Mexico: Drug Lord Escape Tunnel Was Deep and 'High-Tech'

The kind of tunnel that led Mexico's most powerful drug lord to freedom would have been more than a year in planning. The digging would have caused noise. The entrance would have to be in a place beyond the view of security cameras at Mexico's toughest prison.

As authorities hunted Monday for any sign of Mexico's most powerful drug lord, it was clear that Joaquin "El Chapo" Guzman's escape must have involved inside help on a grand scale.

Interior Secretary Miguel Angel Osorio Chong said as much Monday night. He announced that three prison officials had been fired, including Valentin Cardenas, director of the facility known as Altiplano, a maximum security prison 55 miles (90 kilometers) west of Mexico City.

"They had something or a lot to do with what happened, and that's why we made that decision," Osorio Chong said.

Still, he did not say who exactly is suspected of aiding the escape.

The prison has the same high-security standards as those in the U.S. and Canada, he said, and Guzman was given extra surveillance, including a tracking bracelet, although it worked only inside the prison.

Osorio Chong said the 1.5-kilometer (1-mile) tunnel had been dug 19 meters (about 62 feet) below the surface and called it a "high-tech" breach of the prison's extensive security measures, including 750 cameras and 26 security filters.

The Mexican government announced that it is offering a 60 million-peso ($3.8 million) reward for Guzman's recapture. An Interpol alert was sent to 10 countries and at least 49 people have been questioned by the government's organized crime unit, including 34 prison employees.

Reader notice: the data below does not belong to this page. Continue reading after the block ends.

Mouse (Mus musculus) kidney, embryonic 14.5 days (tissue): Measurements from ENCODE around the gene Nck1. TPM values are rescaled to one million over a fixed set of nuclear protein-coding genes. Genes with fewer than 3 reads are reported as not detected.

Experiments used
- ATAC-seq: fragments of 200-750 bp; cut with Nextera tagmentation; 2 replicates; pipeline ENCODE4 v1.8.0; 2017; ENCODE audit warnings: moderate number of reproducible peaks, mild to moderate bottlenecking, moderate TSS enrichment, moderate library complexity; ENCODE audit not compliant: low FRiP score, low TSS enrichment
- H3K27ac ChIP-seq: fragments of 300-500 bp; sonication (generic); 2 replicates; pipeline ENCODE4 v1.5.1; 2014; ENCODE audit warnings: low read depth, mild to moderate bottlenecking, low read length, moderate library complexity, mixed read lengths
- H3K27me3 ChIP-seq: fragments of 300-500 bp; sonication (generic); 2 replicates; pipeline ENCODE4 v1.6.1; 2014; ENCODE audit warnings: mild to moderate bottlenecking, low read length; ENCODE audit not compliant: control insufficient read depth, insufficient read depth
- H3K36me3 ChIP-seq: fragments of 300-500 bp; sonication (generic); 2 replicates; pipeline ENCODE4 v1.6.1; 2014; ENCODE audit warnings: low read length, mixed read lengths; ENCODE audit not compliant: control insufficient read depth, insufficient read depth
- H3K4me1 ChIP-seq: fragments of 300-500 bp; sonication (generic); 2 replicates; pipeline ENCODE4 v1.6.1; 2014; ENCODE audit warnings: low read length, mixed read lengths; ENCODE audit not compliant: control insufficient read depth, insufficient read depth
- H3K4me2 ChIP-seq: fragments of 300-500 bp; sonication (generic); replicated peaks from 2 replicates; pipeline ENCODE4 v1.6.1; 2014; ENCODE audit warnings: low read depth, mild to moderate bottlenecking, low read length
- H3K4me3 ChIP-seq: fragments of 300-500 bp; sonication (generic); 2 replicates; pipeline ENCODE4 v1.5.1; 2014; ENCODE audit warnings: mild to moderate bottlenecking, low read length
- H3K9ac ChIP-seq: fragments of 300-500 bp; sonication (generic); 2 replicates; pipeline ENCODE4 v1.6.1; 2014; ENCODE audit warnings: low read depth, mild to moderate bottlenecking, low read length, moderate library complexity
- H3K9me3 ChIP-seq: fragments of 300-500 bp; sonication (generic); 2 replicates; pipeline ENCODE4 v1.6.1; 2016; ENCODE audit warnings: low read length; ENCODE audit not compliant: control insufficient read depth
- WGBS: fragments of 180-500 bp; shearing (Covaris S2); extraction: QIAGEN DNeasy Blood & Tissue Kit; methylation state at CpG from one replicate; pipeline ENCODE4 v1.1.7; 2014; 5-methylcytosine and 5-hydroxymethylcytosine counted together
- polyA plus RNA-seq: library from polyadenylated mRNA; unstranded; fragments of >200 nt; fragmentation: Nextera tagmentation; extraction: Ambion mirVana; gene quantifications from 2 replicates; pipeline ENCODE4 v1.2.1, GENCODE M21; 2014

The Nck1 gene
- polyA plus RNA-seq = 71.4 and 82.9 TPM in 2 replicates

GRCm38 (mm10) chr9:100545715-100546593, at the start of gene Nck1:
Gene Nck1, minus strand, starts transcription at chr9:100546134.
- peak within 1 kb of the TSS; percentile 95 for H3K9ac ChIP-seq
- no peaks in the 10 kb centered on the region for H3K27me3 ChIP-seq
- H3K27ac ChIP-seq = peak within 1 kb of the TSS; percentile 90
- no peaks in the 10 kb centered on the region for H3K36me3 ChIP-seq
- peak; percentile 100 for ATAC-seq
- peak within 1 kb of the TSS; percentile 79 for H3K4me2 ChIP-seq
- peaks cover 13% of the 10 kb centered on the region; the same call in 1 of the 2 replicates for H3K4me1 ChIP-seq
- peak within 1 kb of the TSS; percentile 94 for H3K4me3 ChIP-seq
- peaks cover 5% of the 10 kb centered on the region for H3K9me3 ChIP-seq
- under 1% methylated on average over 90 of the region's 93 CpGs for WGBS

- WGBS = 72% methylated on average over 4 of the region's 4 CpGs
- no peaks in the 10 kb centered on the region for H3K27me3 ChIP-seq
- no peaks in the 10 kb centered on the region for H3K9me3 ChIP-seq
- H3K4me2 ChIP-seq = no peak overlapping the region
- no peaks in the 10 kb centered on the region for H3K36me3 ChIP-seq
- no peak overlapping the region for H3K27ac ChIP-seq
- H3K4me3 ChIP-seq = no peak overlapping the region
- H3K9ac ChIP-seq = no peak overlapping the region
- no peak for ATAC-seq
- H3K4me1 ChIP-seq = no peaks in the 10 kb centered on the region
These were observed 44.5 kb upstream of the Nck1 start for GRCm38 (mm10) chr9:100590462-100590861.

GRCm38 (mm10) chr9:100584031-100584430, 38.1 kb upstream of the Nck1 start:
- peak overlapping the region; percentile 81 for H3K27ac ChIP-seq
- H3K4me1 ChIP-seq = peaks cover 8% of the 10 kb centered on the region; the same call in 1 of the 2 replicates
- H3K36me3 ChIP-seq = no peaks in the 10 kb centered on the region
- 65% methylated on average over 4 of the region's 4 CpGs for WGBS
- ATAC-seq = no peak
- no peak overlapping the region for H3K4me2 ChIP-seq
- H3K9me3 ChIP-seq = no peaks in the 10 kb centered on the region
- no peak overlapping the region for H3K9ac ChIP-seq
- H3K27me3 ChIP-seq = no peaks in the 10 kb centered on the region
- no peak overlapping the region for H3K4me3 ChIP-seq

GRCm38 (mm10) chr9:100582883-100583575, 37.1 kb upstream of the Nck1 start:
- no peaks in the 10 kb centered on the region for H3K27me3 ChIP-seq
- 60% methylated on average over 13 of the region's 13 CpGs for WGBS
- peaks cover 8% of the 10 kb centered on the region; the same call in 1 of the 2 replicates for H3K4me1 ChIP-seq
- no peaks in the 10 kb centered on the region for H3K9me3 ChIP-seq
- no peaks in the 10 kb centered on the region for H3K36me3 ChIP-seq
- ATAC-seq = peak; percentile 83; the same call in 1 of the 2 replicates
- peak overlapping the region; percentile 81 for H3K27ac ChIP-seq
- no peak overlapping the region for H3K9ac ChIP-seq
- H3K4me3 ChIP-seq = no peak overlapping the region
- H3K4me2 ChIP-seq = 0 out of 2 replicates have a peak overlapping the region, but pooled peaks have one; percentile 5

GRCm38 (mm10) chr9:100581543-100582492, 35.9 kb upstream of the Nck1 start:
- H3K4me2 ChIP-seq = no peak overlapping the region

A tunnel of such sophistication — with lights, air venting, and a customized motorcycle rigged up on a rail line — would normally take 18 months to two years to complete, said Jim Dinkins, former head of Immigration and Customs Enforcement's Homeland Security Investigations.

"When it's for the boss, you probably put that on high speed," he said.

If anyone was capable of pulling off such a feat, it was Guzman, who is believed to have at least a quarter-century of experience in building large, sophisticated tunnels to smuggle drugs under the U.S.-Mexico border and to escape from hideouts as authorities closed in.

His Sinaloa Cartel also has been most successful in coopting officials, said Edgardo Buscaglia, an organized crime expert at Colombia University.

"By far they are the most infiltrated in Mexico's government institutions," he said.

Experts expressed skepticism that such an engineering feat could go on undetected.

Joe Garcia, who retired this year as interim special agent in charge of U.S. Homeland Security Investigations in San Diego, has extensive experience in tunnel investigations. He said the tunnel at Altiplano was longer than any passage ever found on the U.S.-Mexico border.

To pull off such a feat, rescuers likely had intelligence on the prison even before Guzman was arrested, Dinkins said.

Designers and workers would have needed access to sensitive information such as prison floor plans and alarm and camera systems. And just the noise alone as they bored the final 30-foot (10-meter) vertical shaft directly under the prison to reach Guzman's cell would have generated some attention.

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